A New York Times magazine story written by Emily Bazelon illustrates how forced arbitration denies consumers justice and the benefits of consumer protection laws. The piece titled “How Payday Lenders Prey Upon The Poor – And The Courts Don’t Help” was published April 18, 2014. The article focuses on payday lending, a practice in which consumers are sold short-term loans at annual interest rates of 300-500 percent.
Although North Carolina outlawed payday lending in 2001, several lenders evaded the law by affiliating with out-of-state banks to offer the short-term, high-interest loans. A team of consumer protection lawyers brought class action lawsuits against several payday lenders in North Carolina. In early 2011, three of the lenders settled for $37.5 million. Others continued to fight and argued that arbitration clauses in their documents meant that customers could not pursue claims together or in court – they could only pursue relief through arbitration and only on an individual basis, an extremely unlikely scenario given the relatively small damages at stake involved in an individual claim.
In April 2011, the United States Supreme Court issued a decision in another class action lawsuit, AT&T Mobility v. Concepcion, which likely would have compelled a different result in the North Carolina payday lending lawsuits which settled. The plaintiffs in the Concepcion case had signed a standard AT&T cell phone contract that, in the fine print, forced dissatisfied customers into individual arbitration. A lower court ruled that AT&T’s ban on class action lawsuits could not be enforced under California law. However, the U.S. Supreme Court reversed in a 5-4 decision. The Court relied on a 1925 federal law, the Federal Arbitration Act, which was “designed to promote arbitration.” Even though the Federal Arbitration Act was originally enacted to promote quick and inexpensive resolution of disputes between merchants in arms’ length transactions, arbitration has now become the norm in all consumer agreements with large corporations. Consumers now have practically no option but to resolve disputes with large companies through arbitration. Standard form contracts typically contain arbitration provisions which require arbitration of disputes and deprive customers of any opportunity to have disputes resolved in court.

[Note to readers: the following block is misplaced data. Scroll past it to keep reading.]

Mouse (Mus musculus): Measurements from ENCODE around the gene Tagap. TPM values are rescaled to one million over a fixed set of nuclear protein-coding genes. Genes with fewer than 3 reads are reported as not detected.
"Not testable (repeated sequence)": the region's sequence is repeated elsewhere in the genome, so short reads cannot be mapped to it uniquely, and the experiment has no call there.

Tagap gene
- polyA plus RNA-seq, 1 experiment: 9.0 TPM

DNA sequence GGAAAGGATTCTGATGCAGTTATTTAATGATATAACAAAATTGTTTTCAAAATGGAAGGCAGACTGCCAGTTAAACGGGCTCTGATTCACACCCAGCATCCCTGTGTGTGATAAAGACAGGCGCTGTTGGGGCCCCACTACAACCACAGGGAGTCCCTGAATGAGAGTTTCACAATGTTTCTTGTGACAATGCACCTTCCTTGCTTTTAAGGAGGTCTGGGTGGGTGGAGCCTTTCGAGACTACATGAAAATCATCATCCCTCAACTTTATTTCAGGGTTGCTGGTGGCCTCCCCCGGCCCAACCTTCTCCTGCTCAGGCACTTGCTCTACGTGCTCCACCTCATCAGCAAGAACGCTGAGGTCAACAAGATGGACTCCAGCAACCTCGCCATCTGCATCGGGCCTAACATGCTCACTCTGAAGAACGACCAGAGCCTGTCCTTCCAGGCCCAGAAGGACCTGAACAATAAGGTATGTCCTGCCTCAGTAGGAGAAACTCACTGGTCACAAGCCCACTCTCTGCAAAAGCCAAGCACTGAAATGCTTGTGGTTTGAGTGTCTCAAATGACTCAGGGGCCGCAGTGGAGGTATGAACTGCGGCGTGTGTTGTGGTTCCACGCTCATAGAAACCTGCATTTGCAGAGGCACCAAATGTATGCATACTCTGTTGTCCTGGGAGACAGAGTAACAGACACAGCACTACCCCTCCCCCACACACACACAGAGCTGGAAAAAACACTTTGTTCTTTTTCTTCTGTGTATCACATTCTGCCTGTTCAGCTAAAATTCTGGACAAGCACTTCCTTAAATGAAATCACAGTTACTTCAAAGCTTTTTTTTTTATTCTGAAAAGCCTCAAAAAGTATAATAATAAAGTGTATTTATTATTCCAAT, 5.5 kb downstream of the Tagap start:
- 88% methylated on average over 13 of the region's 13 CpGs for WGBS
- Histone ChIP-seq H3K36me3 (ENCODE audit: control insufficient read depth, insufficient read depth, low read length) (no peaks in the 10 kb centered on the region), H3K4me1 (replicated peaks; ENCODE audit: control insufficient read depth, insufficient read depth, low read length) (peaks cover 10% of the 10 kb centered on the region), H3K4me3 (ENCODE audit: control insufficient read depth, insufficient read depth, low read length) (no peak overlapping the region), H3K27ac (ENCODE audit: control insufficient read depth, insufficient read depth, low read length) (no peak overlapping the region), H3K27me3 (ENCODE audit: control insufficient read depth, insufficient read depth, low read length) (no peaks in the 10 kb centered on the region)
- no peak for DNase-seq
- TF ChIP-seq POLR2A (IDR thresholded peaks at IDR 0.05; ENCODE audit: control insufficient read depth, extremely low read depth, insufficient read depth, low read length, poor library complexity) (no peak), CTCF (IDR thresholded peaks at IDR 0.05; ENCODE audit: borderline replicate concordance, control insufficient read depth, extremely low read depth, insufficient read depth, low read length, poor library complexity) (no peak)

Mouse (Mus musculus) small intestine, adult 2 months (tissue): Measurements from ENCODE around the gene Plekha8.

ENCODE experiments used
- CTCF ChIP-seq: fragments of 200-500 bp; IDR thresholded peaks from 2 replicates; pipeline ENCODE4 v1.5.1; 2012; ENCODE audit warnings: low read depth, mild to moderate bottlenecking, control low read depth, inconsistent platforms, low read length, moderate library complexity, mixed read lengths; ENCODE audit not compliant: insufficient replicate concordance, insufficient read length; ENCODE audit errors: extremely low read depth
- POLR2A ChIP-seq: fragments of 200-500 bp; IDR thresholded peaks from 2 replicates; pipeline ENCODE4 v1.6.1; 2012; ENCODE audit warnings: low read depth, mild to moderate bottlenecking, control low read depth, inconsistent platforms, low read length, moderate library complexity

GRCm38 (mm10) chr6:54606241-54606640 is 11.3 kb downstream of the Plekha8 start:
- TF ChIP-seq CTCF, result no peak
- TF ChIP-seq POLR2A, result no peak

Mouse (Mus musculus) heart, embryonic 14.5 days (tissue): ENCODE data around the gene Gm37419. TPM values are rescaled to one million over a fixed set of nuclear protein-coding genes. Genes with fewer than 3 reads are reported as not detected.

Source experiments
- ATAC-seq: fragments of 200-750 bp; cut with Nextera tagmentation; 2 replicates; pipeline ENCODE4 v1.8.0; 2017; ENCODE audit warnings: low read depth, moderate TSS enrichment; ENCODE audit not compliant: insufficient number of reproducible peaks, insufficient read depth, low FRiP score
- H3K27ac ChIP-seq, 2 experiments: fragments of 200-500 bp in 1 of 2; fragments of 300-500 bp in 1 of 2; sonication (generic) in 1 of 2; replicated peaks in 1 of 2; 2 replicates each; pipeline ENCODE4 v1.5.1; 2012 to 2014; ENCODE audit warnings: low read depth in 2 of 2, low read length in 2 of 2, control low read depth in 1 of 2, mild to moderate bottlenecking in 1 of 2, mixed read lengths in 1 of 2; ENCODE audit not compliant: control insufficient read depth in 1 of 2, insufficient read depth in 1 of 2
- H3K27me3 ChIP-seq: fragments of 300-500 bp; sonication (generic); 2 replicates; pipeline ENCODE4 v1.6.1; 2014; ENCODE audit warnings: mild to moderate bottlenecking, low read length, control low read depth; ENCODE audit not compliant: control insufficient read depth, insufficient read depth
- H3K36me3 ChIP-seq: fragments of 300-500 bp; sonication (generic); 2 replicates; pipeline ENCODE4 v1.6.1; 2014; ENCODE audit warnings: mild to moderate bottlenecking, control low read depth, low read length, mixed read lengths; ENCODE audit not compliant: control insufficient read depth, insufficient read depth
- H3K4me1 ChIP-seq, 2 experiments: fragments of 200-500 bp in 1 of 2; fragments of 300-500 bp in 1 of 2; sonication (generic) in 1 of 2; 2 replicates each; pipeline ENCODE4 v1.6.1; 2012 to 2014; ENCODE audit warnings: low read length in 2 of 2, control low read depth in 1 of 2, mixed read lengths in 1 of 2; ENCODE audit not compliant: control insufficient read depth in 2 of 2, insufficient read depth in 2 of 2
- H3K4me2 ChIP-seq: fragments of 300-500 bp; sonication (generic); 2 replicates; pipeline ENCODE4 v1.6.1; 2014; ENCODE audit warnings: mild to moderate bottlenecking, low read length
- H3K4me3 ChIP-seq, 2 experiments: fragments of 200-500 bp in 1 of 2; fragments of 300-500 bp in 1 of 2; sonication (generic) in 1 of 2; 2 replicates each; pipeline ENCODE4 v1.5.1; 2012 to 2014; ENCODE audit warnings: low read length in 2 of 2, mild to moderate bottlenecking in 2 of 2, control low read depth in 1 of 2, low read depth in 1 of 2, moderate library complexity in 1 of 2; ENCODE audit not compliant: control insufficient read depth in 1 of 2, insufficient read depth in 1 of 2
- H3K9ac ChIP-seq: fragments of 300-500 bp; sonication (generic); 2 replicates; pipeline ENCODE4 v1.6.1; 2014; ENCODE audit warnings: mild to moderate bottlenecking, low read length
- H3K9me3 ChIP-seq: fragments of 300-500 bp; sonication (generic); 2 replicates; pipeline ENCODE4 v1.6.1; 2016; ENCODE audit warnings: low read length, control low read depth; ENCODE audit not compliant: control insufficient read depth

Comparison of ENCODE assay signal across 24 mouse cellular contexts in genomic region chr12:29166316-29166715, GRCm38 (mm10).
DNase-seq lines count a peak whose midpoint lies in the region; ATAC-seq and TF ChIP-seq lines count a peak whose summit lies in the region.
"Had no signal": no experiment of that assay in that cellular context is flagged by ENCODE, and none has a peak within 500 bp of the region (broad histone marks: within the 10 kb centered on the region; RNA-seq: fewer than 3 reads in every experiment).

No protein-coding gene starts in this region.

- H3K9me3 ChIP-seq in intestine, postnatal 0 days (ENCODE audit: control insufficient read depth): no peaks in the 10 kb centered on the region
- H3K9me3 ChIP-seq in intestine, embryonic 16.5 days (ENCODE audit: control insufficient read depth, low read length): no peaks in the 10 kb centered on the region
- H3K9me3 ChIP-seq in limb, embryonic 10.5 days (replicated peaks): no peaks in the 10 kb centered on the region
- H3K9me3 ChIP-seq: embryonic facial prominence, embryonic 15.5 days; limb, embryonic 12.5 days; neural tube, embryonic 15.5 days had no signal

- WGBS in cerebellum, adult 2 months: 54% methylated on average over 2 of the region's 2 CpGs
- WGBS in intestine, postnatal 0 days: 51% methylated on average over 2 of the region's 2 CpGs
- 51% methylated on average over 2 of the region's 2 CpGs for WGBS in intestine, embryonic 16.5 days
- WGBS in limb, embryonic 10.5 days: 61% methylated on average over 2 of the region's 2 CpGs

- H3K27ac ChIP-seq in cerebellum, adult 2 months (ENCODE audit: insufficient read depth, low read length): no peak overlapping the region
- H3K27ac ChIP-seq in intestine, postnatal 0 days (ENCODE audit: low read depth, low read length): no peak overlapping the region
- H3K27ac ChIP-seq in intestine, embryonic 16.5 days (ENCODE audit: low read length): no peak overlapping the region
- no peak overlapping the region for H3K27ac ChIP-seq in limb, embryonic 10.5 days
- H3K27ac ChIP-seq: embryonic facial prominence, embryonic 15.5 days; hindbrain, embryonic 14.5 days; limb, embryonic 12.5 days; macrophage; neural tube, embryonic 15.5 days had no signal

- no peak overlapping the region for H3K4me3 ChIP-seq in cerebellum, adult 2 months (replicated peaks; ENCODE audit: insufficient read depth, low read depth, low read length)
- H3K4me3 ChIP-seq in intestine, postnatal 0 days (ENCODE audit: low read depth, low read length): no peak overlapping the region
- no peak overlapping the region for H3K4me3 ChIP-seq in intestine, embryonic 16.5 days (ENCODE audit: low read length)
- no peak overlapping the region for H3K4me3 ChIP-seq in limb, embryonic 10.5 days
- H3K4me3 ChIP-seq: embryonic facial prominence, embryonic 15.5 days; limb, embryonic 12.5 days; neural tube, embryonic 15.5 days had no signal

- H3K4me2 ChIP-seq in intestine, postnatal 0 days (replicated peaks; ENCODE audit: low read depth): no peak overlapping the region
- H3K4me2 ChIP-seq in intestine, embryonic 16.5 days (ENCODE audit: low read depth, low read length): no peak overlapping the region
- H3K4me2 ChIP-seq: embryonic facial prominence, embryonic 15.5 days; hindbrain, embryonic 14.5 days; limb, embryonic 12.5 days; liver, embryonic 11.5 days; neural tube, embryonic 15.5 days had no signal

The New York Times piece notes that at least 139 class action lawsuits have been thrown out of court due to arbitration clauses. Due to the Concepcion case and other pro-business Supreme Court decisions, the victims of payday and predatory lending in North Carolina are now without a remedy. Quite simply, no rational claimant or attorney will pursue a claim through arbitration, expending substantial time and expenses, to recover individual damages. As a result, consumers are left with no viable means of challenging unfair or unscrupulous (or even illegal, e.g. payday lending) business practices. Congress has the power to repeal or modify the Federal Arbitration Act so that it does not apply to ordinary consumer disputes. Additionally, Congress could enact the Arbitration Fairness Act which would bar arbitration provisions in consumer agreements, employment contracts, and elsewhere. Finally, the Consumer Financial Protection Bureau has the power to issue its own regulations on mandatory arbitration provisions.